New IP Treaties in Focus as WIPO Annual Assemblies Kick Off
The World Intellectual Property Organization (WIPO) kicked off its annual high-level meetings - known as Assemblies - in Geneva on Monday, with delegates from the UN body's 186 member states set to spend the next week tackling the organisation's activities and budget for the upcoming years, including next steps for two proposed treaties.
This year's Assemblies comes just months after the organisation signed off on a landmark treaty aimed at facilitating access to copyright protected works by visually impaired persons. (See Bridges Weekly, 4 July 2013) The "Marrakesh treaty," as it is informally known, was welcomed by most countries at this week's meetings as a momentous achievement in WIPO's recent history.
In his opening remarks, WIPO Director General Francis Gurry urged members not to forget the shared desire from Marrakesh to ensure that the "constructive cooperation" which brought the treaty to a close would "find expression in the future normative agenda of WIPO."
In this regard, Gurry highlighted a few items that could qualify as "approaching maturity." The first potential treaty would provide protection for genetic resources, traditional knowledge, and traditional cultural expressions, based on work that has been carried out for more than a decade by WIPO's Intergovernmental Committee on Intellectual Property and Genetic Resources, Traditional Knowledge and Folklore (IGC).
The IGC was created in 2000 to respond to concerns by biodiversity-rich countries and indigenous communities about the misappropriation of their genetic resources and associated traditional knowledge. The committee has spent much of the last year dealing with each of these three areas in separate thematic sessions, after countries agreed at the 2012 Assemblies to extend the IGC's mandate in this area. (See Bridges Weekly, 10 October 2012)
"It is of the utmost importance to bring this work to a satisfactory conclusion," Gurry urged, adding that the process so far has been both long and difficult.
In their statements, developing countries expressed their desire to see the IGC's mandate "improved and extended" and asked that a diplomatic conference - the highest level of negotiations at WIPO - be convened within the next two years.
Developed countries have been less enthusiastic about a possible treaty in this area. The US, for instance, warned this week that considerations on a diplomatic conference are premature, given that IGC members are far from reaching an agreement on the most fundamental aspects of the texts under discussion. The EU, for its part, stressed that any international instrument in this area should be "non-binding and flexible."
The second proposed treaty would see to the creation of more simplified and accessible procedures for obtaining protection for industrial designs. While several countries have welcomed the idea of a diplomatic conference for adopting this proposed treaty, a number of developing countries have argued that the pact must include a provision that specifically addresses technical assistance and capacity building.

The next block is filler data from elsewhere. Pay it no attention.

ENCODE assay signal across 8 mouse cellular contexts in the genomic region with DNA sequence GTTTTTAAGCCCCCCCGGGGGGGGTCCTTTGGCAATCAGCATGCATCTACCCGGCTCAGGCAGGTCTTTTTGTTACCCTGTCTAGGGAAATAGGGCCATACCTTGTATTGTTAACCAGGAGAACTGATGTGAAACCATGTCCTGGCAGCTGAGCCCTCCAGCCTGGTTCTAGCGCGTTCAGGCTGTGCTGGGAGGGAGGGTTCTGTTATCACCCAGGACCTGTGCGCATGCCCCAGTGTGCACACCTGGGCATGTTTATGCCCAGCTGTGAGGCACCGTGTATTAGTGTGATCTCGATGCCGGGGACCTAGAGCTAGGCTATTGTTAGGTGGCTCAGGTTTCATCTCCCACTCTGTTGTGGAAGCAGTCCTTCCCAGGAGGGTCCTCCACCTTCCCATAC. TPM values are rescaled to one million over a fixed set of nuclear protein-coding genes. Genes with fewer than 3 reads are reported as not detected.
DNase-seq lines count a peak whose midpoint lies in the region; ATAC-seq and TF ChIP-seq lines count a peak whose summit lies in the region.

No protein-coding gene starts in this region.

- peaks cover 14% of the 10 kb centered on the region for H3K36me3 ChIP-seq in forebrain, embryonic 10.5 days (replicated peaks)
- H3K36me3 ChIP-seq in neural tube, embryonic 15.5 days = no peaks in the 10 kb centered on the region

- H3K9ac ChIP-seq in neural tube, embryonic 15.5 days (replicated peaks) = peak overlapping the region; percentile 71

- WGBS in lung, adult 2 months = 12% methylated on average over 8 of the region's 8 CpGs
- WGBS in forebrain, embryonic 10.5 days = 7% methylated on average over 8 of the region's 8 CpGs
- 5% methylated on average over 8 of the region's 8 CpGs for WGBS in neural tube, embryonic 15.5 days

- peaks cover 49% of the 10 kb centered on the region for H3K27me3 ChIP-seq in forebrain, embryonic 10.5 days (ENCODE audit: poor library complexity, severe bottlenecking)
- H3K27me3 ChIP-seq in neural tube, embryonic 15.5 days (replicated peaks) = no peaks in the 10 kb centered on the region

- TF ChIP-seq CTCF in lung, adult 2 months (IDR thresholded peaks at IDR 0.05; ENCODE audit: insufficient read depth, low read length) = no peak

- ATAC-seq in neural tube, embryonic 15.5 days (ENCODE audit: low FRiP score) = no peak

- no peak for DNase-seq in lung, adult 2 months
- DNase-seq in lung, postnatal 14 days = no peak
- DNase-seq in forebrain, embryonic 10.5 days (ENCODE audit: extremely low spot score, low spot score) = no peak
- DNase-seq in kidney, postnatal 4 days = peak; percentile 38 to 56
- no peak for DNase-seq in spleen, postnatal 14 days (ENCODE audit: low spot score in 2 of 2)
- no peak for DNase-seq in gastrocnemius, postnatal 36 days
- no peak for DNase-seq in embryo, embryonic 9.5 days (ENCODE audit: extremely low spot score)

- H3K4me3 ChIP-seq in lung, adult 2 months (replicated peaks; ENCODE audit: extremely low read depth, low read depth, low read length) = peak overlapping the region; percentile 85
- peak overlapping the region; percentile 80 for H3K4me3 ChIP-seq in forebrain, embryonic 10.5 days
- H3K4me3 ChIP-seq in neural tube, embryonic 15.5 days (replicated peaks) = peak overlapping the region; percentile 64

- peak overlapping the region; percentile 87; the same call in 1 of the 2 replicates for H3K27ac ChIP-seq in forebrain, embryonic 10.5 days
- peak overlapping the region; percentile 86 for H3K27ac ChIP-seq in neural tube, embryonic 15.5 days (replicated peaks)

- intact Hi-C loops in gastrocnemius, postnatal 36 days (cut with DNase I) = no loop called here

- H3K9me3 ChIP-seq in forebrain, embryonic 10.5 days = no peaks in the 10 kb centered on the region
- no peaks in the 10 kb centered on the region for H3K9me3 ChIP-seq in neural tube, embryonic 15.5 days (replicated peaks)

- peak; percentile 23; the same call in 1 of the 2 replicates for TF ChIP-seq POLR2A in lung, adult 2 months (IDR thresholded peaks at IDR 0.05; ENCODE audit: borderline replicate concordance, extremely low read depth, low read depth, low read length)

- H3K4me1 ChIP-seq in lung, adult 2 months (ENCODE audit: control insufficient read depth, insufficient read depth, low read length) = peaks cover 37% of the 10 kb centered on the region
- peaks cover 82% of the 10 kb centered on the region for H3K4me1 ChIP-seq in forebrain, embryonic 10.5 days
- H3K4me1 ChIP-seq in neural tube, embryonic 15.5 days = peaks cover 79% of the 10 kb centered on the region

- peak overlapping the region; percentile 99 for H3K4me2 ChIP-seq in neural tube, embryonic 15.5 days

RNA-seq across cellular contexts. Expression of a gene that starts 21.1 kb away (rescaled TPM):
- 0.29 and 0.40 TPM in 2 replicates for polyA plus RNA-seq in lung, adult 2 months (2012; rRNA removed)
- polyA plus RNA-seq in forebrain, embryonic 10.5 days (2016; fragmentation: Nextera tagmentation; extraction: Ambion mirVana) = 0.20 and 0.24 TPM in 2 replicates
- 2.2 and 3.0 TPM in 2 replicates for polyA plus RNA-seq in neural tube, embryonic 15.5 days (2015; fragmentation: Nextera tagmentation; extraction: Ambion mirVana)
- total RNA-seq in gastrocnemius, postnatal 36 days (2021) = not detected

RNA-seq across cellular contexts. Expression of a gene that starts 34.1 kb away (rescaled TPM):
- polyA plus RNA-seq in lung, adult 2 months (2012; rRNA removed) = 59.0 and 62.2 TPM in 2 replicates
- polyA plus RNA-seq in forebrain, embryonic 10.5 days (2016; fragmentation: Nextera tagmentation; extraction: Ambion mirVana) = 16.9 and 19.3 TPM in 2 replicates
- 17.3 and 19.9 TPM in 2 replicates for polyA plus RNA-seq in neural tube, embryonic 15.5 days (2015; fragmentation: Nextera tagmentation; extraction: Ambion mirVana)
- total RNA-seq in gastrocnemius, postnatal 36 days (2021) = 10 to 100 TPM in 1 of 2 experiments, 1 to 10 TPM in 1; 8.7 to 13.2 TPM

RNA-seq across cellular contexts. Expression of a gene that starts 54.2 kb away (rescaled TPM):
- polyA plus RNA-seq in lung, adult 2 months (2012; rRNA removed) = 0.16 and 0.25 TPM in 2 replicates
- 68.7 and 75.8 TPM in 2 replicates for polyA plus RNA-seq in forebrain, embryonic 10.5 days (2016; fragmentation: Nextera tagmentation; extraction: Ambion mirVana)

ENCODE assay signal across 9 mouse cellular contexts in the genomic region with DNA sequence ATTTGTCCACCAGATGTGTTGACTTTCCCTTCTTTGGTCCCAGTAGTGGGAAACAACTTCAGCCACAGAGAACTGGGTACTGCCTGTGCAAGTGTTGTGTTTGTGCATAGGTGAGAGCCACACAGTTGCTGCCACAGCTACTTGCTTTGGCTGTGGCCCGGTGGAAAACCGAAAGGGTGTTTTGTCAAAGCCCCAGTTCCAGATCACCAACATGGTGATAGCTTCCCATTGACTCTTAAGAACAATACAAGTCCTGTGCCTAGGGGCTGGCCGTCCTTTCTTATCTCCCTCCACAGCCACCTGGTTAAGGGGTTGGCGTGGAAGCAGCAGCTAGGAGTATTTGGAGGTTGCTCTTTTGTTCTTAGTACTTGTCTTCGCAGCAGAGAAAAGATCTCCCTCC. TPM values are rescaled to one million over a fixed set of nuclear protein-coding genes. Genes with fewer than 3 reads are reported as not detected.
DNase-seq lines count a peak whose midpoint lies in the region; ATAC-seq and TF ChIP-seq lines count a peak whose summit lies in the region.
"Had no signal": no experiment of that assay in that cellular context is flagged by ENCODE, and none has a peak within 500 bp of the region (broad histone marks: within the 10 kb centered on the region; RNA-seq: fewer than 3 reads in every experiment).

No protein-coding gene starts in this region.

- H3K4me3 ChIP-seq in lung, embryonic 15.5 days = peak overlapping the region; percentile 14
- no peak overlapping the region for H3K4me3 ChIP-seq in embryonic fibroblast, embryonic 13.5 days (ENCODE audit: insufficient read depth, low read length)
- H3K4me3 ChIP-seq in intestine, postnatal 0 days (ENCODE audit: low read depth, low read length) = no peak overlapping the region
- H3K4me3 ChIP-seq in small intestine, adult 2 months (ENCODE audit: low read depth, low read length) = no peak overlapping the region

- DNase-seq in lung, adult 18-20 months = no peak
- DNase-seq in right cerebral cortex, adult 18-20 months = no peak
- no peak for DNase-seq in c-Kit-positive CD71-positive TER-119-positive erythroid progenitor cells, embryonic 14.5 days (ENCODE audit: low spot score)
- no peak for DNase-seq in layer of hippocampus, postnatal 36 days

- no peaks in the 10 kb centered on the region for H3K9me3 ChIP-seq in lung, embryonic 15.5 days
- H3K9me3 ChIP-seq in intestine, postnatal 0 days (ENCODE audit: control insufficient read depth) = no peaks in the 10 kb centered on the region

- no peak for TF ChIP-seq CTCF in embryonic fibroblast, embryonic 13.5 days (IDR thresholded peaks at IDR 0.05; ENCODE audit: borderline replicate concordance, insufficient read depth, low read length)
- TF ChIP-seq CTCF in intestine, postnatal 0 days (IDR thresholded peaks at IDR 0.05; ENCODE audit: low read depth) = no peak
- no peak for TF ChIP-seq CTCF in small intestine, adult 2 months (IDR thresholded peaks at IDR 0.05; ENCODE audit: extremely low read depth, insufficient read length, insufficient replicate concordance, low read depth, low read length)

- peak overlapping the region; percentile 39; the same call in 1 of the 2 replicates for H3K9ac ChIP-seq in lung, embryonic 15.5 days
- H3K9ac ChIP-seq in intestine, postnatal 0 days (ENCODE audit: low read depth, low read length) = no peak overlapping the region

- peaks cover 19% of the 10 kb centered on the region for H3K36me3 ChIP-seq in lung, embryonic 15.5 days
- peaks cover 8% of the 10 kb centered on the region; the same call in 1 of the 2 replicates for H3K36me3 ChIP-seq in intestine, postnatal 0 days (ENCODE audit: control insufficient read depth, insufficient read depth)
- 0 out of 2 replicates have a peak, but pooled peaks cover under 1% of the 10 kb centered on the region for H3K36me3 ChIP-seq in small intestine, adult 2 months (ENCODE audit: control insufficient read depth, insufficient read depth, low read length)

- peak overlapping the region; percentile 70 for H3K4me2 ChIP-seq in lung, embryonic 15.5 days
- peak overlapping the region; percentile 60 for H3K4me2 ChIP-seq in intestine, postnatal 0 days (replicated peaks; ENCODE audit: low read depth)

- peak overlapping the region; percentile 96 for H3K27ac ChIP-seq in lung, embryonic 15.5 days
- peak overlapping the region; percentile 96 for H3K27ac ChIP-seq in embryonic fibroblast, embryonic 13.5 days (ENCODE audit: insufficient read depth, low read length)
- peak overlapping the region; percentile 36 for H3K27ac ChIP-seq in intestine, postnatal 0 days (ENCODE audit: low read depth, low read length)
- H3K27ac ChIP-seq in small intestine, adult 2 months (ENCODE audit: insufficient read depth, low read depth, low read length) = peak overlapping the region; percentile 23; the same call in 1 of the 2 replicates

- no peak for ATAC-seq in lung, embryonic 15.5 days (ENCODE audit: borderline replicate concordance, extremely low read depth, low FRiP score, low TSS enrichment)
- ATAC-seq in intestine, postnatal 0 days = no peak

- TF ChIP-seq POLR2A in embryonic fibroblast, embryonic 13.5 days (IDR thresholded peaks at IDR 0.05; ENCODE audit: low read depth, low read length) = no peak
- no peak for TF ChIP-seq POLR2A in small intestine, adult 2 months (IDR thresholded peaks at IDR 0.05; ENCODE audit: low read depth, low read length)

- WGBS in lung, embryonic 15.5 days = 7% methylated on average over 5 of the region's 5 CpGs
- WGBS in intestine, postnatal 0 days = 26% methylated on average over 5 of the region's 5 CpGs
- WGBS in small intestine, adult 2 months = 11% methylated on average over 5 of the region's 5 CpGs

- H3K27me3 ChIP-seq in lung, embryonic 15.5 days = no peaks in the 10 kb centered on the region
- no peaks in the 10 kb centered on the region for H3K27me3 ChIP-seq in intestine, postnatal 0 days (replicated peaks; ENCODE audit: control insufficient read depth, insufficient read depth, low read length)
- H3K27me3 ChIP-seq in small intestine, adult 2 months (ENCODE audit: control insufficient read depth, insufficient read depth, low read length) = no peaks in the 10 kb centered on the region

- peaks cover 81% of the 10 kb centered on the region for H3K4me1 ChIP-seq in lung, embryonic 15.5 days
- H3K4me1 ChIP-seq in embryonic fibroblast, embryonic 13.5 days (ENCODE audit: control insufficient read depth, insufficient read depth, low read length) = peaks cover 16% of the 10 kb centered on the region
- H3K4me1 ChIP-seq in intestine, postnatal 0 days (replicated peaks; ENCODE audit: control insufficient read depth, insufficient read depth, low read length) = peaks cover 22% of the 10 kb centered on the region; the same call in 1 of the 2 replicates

In its intervention earlier this week, India recommended that WIPO include technology transfer as "part of its norm-setting agenda."
"While states are mandated to protect intellectual property, transfer of technology at the industrial level is largely ungoverned," India explained. "It is therefore desirable to have a norm-setting regime on technology transfer which will provide some structure and enable better governance of technology transfer between parties."
In addition to future norm-setting activities, the approval of the organisation's annual budget is an outstanding issue that delegates will need to resolve in the coming days. Discussions will focus on procedures for establishing new WIPO external offices, as well as on the definition of "development expenditure," which determines how much of the organisation's budget is directed towards development activities.
Innovation in focus at new WIPO Forum
Finally, a WIPO Forum with "Game-Changing Innovators" was held for the first time during this year's Assemblies, in the context of the organisation's efforts aiming at raising awareness about the importance of innovation. During the forum, four world-renowned innovators from different fields shared their experiences with country delegations.
In response to the forum, developing country members of the Development Agenda Group stressed that while such parallel events were important, "they should not affect the substantive discussions among member states unless there is a decision on this subject."
A number of NGOs have expressed concerns that the forum did not "feature the significant issues of users (e.g. patients, consumers, visually impaired, students), particularly the challenges of access that prevail in the developing world."
For their part, developed countries welcomed the event as a "first step towards a more comprehensive approach to industry within the WIPO framework."